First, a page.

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5 ways to take control of your money

Five ways to take control of your money, grow your wealth and start enjoying financial peace of mind.

It can seem daunting, but you’ll definitely feel the benefit once you’re ‘the boss’ of your own finances. It’s all about getting better at managing your spending and identifying opportunities to grow your wealth. Add in the goals you’re saving for and it can even be exciting.


Five areas to focus on


1. Write a budget

‘Knowledge is power.’ Having a clear picture of where your money goes each month can help you identify where you can perhaps cut back in order to put more into savings or investments. What’s more, it’s easier than ever thanks to the number of tools and apps available. They can help you track your spending, define your financial goals and develop a budget to help you reach them.

Start by tracking your spending for a month or two. You’ll discover where you’re really spending your money, which is the first step in spotting where you could be saving more.


2. Set savings goals

Most of us find it difficult to motivate ourselves to save but give yourself a good reason and it can be a different story. Knowing you’re working towards a target – say, a holiday, house deposit or even stopping work early – can help you avoid temptation and make it easier to put funds aside each month. The old saying ‘out of sight, out of mind’ can help, too. Think about setting up an automatic direct debit from your wages so you don’t even think about it. If it’s going into a separate bank account, all the better.


3. Take control of your credit cards

The interest on any credit card debt can eat into your money so prioritise paying them off as quickly as possible. Focus on the card with the highest interest rate first, while continuing to make minimum repayments on your others. If your balances are high, you could consolidate them into a personal loan, mortgage or different credit card with a lower interest rate. That way, you can pay the debt off faster. Lastly, try to keep credit cards for last-resort spending rather than everyday purchases. 


4. Sort out your super

Your superannuation is potentially one of your biggest assets, so it makes sense to take an interest in how it’s invested.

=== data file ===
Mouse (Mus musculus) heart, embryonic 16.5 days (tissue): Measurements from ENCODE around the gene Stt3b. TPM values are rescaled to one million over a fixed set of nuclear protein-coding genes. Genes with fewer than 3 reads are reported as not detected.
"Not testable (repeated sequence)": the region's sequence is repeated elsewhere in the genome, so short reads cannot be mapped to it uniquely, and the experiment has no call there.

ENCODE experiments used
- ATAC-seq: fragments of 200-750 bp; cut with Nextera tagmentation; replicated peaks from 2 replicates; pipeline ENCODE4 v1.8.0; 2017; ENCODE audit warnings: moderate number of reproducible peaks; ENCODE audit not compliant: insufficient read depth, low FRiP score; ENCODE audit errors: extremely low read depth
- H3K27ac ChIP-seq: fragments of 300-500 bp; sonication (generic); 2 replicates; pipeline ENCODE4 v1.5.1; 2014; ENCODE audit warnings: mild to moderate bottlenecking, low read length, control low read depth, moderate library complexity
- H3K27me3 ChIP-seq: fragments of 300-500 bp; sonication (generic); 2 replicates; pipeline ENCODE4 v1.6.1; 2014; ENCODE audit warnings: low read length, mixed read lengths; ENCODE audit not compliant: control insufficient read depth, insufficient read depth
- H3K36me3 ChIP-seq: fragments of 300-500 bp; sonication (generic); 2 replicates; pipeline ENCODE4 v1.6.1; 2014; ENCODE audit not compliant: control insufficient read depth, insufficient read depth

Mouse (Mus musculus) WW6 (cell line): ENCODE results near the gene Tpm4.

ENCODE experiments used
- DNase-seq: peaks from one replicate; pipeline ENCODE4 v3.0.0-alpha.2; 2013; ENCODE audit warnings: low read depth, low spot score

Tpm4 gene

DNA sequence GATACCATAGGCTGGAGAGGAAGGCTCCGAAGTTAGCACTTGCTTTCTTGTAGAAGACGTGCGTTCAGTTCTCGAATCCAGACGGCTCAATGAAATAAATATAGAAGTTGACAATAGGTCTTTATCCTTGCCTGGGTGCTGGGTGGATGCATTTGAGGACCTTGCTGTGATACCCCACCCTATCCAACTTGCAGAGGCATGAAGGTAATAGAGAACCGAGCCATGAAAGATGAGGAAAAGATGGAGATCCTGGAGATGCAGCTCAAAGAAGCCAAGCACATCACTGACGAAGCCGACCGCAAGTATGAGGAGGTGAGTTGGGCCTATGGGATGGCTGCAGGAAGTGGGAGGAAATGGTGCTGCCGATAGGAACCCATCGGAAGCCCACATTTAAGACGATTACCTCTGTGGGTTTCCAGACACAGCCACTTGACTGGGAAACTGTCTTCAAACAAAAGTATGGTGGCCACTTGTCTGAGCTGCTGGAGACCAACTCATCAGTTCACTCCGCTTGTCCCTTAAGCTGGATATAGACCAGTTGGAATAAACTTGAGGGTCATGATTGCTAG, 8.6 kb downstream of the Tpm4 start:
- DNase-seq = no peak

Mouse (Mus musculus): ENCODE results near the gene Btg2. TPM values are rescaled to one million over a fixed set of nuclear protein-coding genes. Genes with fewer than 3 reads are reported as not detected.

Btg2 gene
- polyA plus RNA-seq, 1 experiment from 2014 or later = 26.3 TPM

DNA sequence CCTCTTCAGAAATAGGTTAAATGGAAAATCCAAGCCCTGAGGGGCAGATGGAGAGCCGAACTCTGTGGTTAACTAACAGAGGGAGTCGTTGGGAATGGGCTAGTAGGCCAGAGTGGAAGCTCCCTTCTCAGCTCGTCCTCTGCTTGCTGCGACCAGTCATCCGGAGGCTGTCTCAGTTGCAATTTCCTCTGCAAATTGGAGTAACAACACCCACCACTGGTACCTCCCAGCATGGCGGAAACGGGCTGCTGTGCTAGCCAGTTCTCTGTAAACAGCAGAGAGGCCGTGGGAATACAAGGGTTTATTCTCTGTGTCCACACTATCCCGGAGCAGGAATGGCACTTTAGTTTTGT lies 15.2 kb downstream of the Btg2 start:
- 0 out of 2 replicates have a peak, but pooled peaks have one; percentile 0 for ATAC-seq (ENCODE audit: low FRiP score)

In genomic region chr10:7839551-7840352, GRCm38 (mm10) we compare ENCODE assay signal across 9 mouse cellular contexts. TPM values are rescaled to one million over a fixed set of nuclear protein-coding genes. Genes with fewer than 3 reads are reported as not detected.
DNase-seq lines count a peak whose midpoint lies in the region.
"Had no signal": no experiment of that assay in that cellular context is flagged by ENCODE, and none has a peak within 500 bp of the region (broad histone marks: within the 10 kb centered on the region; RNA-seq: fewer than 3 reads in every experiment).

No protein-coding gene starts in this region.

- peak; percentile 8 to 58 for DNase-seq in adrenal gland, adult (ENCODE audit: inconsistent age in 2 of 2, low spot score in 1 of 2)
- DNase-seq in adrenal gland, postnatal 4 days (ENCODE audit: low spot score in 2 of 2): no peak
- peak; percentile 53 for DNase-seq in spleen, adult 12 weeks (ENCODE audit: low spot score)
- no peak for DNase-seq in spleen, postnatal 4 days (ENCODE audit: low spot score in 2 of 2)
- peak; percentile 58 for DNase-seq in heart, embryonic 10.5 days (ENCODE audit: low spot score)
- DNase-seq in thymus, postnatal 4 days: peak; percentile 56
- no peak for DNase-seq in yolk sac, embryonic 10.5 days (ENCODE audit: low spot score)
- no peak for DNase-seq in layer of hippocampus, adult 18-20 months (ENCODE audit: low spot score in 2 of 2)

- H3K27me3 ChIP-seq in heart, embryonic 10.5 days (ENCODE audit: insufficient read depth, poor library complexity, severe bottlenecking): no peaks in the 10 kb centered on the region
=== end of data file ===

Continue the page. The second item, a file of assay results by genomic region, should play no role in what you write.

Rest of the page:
Choosing an investment mix that’s right for your life stage can help maximise your retirement nest egg. If you expect to be working for a decade or more, this could mean a strategy with the potential for higher returns. If you’re planning to retire soon, a strategy that protects against market fluctuations may be more appropriate. 


5. Explore your investment options

It’s also good to spend some time developing a personal investment strategy outside super to help meet more of your personal goals.

With many of Australia’s real estate markets coming off the boil, many of us are exploring other ways to generate income and build wealth. These could include investing in shares or managed funds as well as in traditionally more secure instruments such as bonds and term deposits. 

Whatever investment strategy you choose to pursue, it’s wise to consult a financial adviser first. They can help you work through which would be appropriate for you. 


Getting started

Becoming the boss of your wealth takes a little effort but it can be very rewarding – financially and personally. Speak to your financial adviser today.

Important information and disclaimer

Any advice in this publication is of a general nature only and has not been tailored to your personal circumstances. Accordingly, reliance should not be placed on the information contained in this document as the basis for making any financial investment, insurance or other decision. Please seek personal advice prior to acting on this information.

While it is believed the information in this publication is accurate and reliable, the accuracy of that information is not guaranteed in any way. Opinions constitute our judgement at the time of issue and are subject to change. Neither the Licensee nor any member of the NAB Group, nor their employees or directors gives any warranty of accuracy, or accepts any responsibility for errors or omissions in this document.

Any general tax information provided in this publication is intended as a guide only and is based on our general understanding of taxation laws. It is not intended to be a substitute for specialised taxation advice or an assessment of your liabilities, obligations or claim entitlements that arise, or could arise, under taxation law, and we recommend you consult with a registered tax agent.



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